There were two notable questions met by a period of silence before a TREC respondent made a response; the first touched on this area. An online participant asked what TREC was prepared to do to help parishes in the theological minority. The period of silence after this question spoke volumes. The response offered the usual appeal to inclusivity and the need to engage with those different from ourselves, but what became clear was that the question concerned a level of structure and governance that TREC discussions had not touched upon. Relations between parishes, or between parishes and their dioceses, were not in the scope of TREC’s vision. Instead, TREC’s vision focused consistently at the top of the organizational structure.
Some pointed questions about money from members of Executive Council’s group on budget and finance likewise confirmed that the TREC’s discussions did not begin from a budgetary perspective. In particular, a pointed reminder that the money available — or not — for ministry at the local level was a bellwether of organizational health and efficiency encouraged TREC to take this aspect more seriously.
The second question met by initial silence highlighted the theological underpinnings of the group’s work: How were Christ and the Holy Spirit fundamental to the group’s work? Several individuals on the panel answered the question well and ably after the pause, but it was clear that there was no theological consensus informing the work. The term incarnation was heard several times throughout the evening, but there was no body around it. Yes, a discussion about the structure of the church necessarily involves an invocation of incarnation. But what about the rest of our theological vocabulary? Is there room, space, or weight given to redemption? It is necessary but not sufficient for a sacramental church to invoke incarnation. How do baptism and the Eucharist inform our understanding of the Body of Christ in its mystical, sacramental, social, and institutional forms?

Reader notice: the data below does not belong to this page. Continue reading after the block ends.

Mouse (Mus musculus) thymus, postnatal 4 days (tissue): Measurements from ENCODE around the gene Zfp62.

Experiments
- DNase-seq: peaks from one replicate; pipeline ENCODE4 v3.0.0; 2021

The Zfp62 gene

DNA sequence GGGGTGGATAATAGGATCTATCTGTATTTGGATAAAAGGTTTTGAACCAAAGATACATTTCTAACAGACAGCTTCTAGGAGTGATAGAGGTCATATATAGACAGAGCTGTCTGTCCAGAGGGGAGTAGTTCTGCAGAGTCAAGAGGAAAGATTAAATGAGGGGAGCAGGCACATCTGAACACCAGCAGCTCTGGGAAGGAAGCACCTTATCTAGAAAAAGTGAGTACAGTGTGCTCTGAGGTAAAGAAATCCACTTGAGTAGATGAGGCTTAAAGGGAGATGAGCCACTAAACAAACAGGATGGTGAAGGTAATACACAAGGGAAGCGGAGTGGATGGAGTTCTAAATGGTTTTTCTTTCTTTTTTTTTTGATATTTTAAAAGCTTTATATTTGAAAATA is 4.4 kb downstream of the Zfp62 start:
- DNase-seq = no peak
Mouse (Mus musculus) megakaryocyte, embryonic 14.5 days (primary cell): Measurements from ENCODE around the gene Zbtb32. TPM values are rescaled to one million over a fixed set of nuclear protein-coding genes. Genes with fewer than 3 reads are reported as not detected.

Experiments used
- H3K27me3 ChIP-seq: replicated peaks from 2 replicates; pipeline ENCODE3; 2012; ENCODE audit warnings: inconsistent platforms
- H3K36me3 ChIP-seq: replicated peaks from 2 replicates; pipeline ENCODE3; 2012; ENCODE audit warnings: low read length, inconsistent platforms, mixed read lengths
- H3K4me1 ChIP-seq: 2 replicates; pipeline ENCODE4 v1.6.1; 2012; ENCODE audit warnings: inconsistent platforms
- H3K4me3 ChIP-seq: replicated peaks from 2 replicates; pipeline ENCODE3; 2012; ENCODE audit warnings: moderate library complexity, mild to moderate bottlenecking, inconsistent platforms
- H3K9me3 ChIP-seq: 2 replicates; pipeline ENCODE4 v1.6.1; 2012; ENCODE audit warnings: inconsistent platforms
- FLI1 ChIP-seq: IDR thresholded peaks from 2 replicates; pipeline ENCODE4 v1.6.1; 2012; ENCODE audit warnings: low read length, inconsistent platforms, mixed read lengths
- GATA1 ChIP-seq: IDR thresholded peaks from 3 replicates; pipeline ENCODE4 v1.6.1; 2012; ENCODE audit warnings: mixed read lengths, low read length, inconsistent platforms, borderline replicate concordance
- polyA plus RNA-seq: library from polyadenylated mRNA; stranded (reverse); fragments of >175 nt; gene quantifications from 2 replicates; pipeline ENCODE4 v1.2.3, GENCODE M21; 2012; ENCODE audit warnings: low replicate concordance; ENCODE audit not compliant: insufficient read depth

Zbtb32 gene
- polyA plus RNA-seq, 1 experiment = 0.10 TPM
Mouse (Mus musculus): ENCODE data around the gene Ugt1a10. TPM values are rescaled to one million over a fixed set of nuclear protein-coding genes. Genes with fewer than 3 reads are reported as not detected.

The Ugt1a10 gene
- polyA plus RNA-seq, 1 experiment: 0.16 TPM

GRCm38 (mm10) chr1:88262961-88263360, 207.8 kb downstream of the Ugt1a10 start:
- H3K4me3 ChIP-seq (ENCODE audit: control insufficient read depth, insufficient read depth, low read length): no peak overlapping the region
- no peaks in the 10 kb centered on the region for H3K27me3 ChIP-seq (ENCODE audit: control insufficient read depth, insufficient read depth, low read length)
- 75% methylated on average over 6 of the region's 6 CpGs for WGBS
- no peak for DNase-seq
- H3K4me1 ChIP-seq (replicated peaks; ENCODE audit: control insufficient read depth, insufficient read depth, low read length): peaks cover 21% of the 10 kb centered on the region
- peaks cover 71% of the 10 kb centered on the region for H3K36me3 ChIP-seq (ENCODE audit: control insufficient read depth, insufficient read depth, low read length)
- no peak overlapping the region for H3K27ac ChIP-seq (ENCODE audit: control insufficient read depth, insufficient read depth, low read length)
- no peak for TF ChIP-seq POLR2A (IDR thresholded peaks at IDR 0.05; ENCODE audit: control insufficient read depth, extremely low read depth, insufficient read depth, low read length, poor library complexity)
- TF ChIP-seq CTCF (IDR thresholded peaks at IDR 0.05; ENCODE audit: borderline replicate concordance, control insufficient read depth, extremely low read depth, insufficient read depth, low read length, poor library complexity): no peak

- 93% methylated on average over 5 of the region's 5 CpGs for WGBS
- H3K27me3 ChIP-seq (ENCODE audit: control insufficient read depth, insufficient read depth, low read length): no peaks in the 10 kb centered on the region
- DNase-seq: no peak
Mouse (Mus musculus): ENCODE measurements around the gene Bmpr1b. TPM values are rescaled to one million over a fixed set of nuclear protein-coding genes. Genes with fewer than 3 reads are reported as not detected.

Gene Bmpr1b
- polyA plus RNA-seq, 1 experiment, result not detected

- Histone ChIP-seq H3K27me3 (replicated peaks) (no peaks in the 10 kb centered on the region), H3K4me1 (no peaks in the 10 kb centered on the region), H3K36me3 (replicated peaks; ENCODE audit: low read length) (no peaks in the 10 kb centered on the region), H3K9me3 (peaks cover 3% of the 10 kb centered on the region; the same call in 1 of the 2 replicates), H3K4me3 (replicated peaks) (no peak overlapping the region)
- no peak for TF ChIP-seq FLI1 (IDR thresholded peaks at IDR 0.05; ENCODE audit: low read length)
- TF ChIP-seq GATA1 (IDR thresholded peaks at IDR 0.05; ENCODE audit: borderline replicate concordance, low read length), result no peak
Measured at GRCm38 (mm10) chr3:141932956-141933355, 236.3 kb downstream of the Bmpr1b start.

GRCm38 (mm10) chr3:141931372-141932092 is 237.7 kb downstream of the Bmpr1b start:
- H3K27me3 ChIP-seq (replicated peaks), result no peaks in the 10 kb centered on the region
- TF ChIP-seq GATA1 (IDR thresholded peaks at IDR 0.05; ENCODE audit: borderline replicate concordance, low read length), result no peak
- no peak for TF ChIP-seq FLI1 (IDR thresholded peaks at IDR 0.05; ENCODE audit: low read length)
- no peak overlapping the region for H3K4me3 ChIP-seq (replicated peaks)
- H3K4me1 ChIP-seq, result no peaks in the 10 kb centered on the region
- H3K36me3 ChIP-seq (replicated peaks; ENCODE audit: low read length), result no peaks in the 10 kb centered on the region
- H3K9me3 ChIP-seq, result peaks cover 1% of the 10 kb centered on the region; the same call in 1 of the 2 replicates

Two other events in the life of the church cast an interesting light on the meeting. On one hand, the recent conflict between faculty and the dean at the General Theological Seminary provided a sobering warning. It is one thing to ask for and concentrate power in the hands of a few in the name of bold and decisive leadership. Working through the consequences of that leadership and the role of consensus-building and collaboration is another. On the other hand, the period for receiving nominations for the next Presiding Bishop had just closed. A number of tweets mentioned the Office of Presiding Bishop as Bishop Curry exhorted his listeners to keep moving forward, and again later as the Rt. Rev. Sean Rowe fielded questions, including an eminently quotable response that the church is “overled and undermanaged; somebody has to get the work done.”
There is no doubt that TREC has been given a daunting task. TREC’s members should be commended for their work — and the courage to engage a restive church. However, there remain far more questions than answers. TRECLive was a good attempt for the group to speak to the church and to hear how the church responded. TREC has certainly spoken, but the larger question is the degree to which it has listened.
Derek Olsen, a member of the Standing Commission on Liturgy and Music, writes regularly at haligweorc.org.